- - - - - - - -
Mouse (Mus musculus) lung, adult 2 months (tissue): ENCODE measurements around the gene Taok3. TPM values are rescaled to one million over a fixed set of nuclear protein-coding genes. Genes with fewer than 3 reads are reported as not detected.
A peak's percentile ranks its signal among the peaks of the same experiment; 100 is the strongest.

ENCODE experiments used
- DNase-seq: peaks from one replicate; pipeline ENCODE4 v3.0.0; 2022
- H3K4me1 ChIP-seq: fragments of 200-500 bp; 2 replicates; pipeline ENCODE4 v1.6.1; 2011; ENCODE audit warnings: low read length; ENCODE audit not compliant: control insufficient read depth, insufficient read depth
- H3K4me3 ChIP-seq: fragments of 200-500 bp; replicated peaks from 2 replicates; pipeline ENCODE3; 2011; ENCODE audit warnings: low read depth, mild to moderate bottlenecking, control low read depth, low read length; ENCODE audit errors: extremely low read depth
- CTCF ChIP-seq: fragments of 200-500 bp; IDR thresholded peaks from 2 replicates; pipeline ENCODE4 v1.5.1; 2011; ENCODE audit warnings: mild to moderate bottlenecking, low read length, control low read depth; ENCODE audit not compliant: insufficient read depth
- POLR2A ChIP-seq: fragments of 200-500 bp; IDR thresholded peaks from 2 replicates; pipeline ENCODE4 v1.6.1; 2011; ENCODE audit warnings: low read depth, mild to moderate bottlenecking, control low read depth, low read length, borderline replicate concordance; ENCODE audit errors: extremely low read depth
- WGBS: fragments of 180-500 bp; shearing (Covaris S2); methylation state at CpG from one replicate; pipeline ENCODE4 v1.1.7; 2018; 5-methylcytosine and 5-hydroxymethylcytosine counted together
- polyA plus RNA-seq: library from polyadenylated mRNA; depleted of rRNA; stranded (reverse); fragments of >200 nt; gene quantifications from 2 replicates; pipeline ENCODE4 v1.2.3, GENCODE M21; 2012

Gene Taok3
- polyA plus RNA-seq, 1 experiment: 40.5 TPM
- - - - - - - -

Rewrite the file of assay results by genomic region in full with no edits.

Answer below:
Mouse (Mus musculus) lung, adult 2 months (tissue): ENCODE measurements around the gene Taok3. TPM values are rescaled to one million over a fixed set of nuclear protein-coding genes. Genes with fewer than 3 reads are reported as not detected.
A peak's percentile ranks its signal among the peaks of the same experiment; 100 is the strongest.

ENCODE experiments used
- DNase-seq: peaks from one replicate; pipeline ENCODE4 v3.0.0; 2022
- H3K4me1 ChIP-seq: fragments of 200-500 bp; 2 replicates; pipeline ENCODE4 v1.6.1; 2011; ENCODE audit warnings: low read length; ENCODE audit not compliant: control insufficient read depth, insufficient read depth
- H3K4me3 ChIP-seq: fragments of 200-500 bp; replicated peaks from 2 replicates; pipeline ENCODE3; 2011; ENCODE audit warnings: low read depth, mild to moderate bottlenecking, control low read depth, low read length; ENCODE audit errors: extremely low read depth
- CTCF ChIP-seq: fragments of 200-500 bp; IDR thresholded peaks from 2 replicates; pipeline ENCODE4 v1.5.1; 2011; ENCODE audit warnings: mild to moderate bottlenecking, low read length, control low read depth; ENCODE audit not compliant: insufficient read depth
- POLR2A ChIP-seq: fragments of 200-500 bp; IDR thresholded peaks from 2 replicates; pipeline ENCODE4 v1.6.1; 2011; ENCODE audit warnings: low read depth, mild to moderate bottlenecking, control low read depth, low read length, borderline replicate concordance; ENCODE audit errors: extremely low read depth
- WGBS: fragments of 180-500 bp; shearing (Covaris S2); methylation state at CpG from one replicate; pipeline ENCODE4 v1.1.7; 2018; 5-methylcytosine and 5-hydroxymethylcytosine counted together
- polyA plus RNA-seq: library from polyadenylated mRNA; depleted of rRNA; stranded (reverse); fragments of >200 nt; gene quantifications from 2 replicates; pipeline ENCODE4 v1.2.3, GENCODE M21; 2012

Gene Taok3
- polyA plus RNA-seq, 1 experiment: 40.5 TPM